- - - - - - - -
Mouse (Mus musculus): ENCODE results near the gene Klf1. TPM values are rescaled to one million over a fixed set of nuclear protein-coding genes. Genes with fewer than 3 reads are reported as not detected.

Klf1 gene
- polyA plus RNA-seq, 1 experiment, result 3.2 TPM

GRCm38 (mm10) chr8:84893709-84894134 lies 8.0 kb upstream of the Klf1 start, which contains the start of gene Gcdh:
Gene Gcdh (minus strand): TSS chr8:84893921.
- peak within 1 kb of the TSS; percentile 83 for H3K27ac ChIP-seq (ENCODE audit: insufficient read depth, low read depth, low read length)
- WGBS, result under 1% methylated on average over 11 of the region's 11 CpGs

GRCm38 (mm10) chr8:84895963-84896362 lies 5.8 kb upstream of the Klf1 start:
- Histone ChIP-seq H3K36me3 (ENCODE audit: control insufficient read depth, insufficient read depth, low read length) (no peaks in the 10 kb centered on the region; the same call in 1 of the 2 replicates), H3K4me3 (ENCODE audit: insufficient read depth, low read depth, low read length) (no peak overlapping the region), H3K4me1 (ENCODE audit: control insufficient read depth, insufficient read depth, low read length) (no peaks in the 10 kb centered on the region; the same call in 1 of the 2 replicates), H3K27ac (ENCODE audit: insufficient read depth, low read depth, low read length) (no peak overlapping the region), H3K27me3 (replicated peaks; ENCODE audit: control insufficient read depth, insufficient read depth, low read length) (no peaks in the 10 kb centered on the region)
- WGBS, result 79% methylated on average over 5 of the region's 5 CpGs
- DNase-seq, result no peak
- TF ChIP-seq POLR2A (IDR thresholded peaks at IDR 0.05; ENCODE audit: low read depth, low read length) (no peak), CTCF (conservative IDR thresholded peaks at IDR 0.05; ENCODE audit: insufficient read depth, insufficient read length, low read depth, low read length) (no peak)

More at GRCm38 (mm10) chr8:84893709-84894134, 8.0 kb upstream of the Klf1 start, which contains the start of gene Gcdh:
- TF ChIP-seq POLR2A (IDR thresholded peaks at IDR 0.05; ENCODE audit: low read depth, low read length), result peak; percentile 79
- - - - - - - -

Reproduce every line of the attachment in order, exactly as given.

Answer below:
Mouse (Mus musculus): ENCODE results near the gene Klf1. TPM values are rescaled to one million over a fixed set of nuclear protein-coding genes. Genes with fewer than 3 reads are reported as not detected.

Klf1 gene
- polyA plus RNA-seq, 1 experiment, result 3.2 TPM

GRCm38 (mm10) chr8:84893709-84894134 lies 8.0 kb upstream of the Klf1 start, which contains the start of gene Gcdh:
Gene Gcdh (minus strand): TSS chr8:84893921.
- peak within 1 kb of the TSS; percentile 83 for H3K27ac ChIP-seq (ENCODE audit: insufficient read depth, low read depth, low read length)
- WGBS, result under 1% methylated on average over 11 of the region's 11 CpGs

GRCm38 (mm10) chr8:84895963-84896362 lies 5.8 kb upstream of the Klf1 start:
- Histone ChIP-seq H3K36me3 (ENCODE audit: control insufficient read depth, insufficient read depth, low read length) (no peaks in the 10 kb centered on the region; the same call in 1 of the 2 replicates), H3K4me3 (ENCODE audit: insufficient read depth, low read depth, low read length) (no peak overlapping the region), H3K4me1 (ENCODE audit: control insufficient read depth, insufficient read depth, low read length) (no peaks in the 10 kb centered on the region; the same call in 1 of the 2 replicates), H3K27ac (ENCODE audit: insufficient read depth, low read depth, low read length) (no peak overlapping the region), H3K27me3 (replicated peaks; ENCODE audit: control insufficient read depth, insufficient read depth, low read length) (no peaks in the 10 kb centered on the region)
- WGBS, result 79% methylated on average over 5 of the region's 5 CpGs
- DNase-seq, result no peak
- TF ChIP-seq POLR2A (IDR thresholded peaks at IDR 0.05; ENCODE audit: low read depth, low read length) (no peak), CTCF (conservative IDR thresholded peaks at IDR 0.05; ENCODE audit: insufficient read depth, insufficient read length, low read depth, low read length) (no peak)

More at GRCm38 (mm10) chr8:84893709-84894134, 8.0 kb upstream of the Klf1 start, which contains the start of gene Gcdh:
- TF ChIP-seq POLR2A (IDR thresholded peaks at IDR 0.05; ENCODE audit: low read depth, low read length), result peak; percentile 79